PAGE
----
Hi, I did some quick research and it looks like it could be quite a few different things. Is it possible for you to check the logs (syslog, journal, dmesg, .xsession-errors,etc) to see if there is more information about what is going on? It might help considerably in getting it fixed.

Oh. It looks like you are just re-installing. I'm not sure but in some cases the error seems to be permission related not only with the /tmp dir but also with home and the .kde related directories. So if you've been doing anything weird with those you might want to hold off for a while or document the changes in case you must reverse them.
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asturm
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Joined: 05 Apr 2007
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PostPosted: Sun Aug 30, 2015 11:41 am    Post subject: Reply with quote

Melkren wrote:
Pretty sure I'm not running X as root

why the following, then?
Melkren wrote:
I then looked in the /root/.kde4 folder

_________________
backend.cpp:92:2: warning: #warning TODO - this error message is about as useful as a cooling unit in the arctic
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Melkren
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PostPosted: Sun Aug 30, 2015 2:11 pm    Post subject: Reply with quote

When I installed x it wouldn't let me install it as a regular user. Thought I had to be root. Like I said, first time linux user, what's the correct way of installing this?

Just checked the handbook and it says to be root when installing so guess that's not where that folder came from. Should .kde4 not be in root?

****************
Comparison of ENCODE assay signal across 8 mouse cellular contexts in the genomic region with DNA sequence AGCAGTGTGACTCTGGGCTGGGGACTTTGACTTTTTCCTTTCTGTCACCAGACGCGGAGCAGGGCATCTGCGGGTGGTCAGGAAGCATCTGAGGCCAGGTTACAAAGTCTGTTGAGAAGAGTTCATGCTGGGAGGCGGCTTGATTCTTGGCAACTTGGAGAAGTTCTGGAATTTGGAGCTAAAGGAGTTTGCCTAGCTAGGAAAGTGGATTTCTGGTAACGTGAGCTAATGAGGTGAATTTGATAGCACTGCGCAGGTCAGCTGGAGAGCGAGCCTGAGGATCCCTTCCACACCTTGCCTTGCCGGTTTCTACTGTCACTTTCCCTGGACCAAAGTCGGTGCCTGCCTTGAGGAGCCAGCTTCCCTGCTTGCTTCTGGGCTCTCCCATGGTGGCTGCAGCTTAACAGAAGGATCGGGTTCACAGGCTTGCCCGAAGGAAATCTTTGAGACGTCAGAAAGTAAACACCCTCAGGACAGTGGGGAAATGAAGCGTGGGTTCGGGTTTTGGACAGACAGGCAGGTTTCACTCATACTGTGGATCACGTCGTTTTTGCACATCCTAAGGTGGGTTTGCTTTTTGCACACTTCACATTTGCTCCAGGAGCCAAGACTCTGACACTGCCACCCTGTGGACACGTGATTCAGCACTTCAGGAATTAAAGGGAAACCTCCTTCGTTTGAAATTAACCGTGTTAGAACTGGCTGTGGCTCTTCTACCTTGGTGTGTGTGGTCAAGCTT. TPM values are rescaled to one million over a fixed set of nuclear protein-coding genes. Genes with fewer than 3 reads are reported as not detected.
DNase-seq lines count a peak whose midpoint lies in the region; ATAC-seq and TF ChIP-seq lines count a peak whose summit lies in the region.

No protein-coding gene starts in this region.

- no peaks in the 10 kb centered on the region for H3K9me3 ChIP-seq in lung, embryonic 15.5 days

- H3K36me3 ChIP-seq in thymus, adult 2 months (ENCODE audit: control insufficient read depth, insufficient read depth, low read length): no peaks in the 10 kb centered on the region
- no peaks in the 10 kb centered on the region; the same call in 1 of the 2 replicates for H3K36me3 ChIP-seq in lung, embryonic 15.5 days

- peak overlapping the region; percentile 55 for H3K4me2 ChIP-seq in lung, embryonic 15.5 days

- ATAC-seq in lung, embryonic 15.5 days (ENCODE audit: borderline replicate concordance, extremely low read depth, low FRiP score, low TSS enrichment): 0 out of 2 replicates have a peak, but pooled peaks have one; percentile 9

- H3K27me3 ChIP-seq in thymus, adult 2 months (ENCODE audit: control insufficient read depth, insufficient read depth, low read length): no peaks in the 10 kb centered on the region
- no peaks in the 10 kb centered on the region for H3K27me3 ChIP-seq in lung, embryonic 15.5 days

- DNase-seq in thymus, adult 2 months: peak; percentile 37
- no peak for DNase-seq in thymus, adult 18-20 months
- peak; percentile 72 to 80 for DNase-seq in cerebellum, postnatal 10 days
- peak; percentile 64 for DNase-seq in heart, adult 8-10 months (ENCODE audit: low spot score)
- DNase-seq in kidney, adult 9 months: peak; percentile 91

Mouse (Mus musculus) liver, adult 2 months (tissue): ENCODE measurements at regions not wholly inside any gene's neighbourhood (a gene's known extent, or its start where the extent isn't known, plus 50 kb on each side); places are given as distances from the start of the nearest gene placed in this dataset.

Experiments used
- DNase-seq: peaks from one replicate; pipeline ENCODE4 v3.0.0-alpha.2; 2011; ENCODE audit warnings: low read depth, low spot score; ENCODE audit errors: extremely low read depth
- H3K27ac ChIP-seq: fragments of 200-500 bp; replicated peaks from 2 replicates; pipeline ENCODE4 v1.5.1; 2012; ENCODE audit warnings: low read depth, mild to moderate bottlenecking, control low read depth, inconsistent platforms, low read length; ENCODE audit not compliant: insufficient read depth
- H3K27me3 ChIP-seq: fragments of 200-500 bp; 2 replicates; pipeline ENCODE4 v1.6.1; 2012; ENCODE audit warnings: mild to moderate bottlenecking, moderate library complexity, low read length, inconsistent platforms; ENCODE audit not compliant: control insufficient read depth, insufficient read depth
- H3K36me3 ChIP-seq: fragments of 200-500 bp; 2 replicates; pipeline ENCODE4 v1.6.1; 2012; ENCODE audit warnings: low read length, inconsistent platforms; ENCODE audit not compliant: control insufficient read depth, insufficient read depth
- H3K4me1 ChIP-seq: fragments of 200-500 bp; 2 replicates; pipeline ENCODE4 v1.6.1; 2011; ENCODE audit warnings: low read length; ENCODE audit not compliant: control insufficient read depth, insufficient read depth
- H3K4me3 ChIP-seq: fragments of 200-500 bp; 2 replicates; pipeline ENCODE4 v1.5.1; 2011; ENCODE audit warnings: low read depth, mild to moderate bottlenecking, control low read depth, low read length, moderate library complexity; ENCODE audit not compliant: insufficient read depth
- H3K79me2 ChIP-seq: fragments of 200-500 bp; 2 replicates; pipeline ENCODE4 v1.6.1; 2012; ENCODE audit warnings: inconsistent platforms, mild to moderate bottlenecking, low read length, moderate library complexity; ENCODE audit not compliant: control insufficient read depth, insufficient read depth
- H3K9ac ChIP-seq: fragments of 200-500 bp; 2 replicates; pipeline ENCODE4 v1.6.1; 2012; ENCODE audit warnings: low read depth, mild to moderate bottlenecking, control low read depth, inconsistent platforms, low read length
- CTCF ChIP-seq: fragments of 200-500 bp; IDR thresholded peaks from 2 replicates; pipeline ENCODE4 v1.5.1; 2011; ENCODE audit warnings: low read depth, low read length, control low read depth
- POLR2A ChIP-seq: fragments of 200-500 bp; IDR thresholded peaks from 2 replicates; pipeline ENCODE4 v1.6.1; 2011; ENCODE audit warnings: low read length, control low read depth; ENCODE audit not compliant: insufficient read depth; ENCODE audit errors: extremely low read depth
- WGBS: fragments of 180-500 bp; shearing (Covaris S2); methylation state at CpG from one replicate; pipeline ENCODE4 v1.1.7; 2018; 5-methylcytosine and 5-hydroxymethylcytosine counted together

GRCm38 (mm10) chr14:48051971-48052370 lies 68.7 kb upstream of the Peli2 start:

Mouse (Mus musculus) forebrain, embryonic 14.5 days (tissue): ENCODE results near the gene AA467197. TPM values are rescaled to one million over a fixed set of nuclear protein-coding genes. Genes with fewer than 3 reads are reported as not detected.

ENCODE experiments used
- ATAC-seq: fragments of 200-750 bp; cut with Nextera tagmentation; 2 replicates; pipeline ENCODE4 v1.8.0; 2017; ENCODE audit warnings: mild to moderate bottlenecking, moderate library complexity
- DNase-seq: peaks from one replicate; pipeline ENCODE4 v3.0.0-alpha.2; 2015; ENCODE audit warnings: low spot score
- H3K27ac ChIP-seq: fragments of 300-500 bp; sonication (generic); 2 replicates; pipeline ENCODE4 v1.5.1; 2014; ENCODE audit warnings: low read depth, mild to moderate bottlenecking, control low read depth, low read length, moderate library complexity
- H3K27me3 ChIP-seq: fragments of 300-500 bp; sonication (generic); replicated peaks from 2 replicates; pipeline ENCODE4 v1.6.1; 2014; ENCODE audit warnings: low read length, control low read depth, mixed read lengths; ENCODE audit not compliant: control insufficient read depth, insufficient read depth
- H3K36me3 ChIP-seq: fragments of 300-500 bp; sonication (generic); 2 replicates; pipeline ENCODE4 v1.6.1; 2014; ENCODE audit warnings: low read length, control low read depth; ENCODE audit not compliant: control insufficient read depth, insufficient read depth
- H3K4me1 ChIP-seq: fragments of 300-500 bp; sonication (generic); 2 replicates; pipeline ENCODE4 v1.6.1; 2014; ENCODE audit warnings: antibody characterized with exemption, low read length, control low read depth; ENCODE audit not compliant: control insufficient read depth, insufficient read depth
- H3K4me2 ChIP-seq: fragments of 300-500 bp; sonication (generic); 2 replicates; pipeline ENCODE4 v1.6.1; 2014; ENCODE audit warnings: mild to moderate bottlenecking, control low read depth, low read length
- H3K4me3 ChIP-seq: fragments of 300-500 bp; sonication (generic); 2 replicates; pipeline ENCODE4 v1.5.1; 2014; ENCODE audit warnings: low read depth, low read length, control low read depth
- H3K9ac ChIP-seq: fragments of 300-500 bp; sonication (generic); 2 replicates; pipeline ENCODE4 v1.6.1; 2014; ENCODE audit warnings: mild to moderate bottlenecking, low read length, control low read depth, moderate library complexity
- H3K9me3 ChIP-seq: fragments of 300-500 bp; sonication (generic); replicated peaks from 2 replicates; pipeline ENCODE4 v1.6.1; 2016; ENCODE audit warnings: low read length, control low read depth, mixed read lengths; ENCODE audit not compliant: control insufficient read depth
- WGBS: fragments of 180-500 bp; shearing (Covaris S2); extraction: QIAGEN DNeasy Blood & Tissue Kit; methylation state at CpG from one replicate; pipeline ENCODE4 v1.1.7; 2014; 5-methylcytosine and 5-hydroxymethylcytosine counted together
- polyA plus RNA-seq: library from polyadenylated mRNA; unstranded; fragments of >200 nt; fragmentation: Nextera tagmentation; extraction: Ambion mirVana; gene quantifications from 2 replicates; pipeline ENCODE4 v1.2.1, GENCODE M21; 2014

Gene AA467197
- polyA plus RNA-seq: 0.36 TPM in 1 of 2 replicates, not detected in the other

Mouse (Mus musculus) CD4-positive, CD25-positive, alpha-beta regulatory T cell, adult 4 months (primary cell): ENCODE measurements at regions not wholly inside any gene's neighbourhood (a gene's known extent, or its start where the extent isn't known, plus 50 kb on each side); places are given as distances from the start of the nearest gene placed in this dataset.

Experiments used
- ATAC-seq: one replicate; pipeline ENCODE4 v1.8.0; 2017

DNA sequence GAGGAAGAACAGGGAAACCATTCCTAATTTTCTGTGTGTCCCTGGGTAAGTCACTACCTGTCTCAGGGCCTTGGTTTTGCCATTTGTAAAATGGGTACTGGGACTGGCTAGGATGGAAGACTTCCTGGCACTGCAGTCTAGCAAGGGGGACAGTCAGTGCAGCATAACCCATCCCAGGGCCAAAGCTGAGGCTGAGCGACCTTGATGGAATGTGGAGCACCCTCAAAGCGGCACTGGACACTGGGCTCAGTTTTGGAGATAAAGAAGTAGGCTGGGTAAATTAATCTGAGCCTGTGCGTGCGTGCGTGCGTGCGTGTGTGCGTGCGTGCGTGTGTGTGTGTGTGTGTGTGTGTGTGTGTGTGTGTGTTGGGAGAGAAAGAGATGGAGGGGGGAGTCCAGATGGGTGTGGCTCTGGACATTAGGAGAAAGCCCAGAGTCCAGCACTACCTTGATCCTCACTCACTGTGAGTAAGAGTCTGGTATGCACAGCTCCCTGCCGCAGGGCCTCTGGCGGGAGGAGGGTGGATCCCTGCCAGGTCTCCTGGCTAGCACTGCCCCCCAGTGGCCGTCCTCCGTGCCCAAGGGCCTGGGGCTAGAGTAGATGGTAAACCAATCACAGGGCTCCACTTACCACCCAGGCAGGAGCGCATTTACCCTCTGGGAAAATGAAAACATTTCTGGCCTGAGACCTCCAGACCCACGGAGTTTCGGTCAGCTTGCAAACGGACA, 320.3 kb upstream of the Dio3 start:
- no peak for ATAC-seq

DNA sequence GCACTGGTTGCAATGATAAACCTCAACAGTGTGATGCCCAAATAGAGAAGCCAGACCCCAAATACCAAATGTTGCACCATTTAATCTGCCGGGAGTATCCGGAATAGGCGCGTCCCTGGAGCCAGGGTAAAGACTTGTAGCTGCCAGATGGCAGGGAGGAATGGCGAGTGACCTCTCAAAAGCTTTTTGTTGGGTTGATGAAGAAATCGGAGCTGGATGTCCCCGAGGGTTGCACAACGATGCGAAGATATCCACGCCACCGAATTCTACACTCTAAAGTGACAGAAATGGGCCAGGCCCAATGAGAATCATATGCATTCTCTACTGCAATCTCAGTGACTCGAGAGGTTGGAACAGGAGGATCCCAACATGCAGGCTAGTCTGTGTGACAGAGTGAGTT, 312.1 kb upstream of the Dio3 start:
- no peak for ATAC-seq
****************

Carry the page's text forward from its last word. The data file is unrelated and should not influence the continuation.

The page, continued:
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asturm
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PostPosted: Sun Aug 30, 2015 2:21 pm    Post subject: Reply with quote

You install things as root, but that's entirely decoupled from using it. ;)

If there is a .kde4 folder in /root/ then it was created at runtime when you started kde as root (or ran a kde application with elevated rights).
_________________
backend.cpp:92:2: warning: #warning TODO - this error message is about as useful as a cooling unit in the arctic
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Melkren
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PostPosted: Sun Aug 30, 2015 2:23 pm    Post subject: Reply with quote

Think it's the way I've worded what I'd done. Everything I put after the error message was what I'd looked at to find the problem. I wasn't saying that I had done those things prior to it dying.

ahhh I think the first time I booted X it autologged me in as root. I restarted after that and logged in as my user since then.
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davidm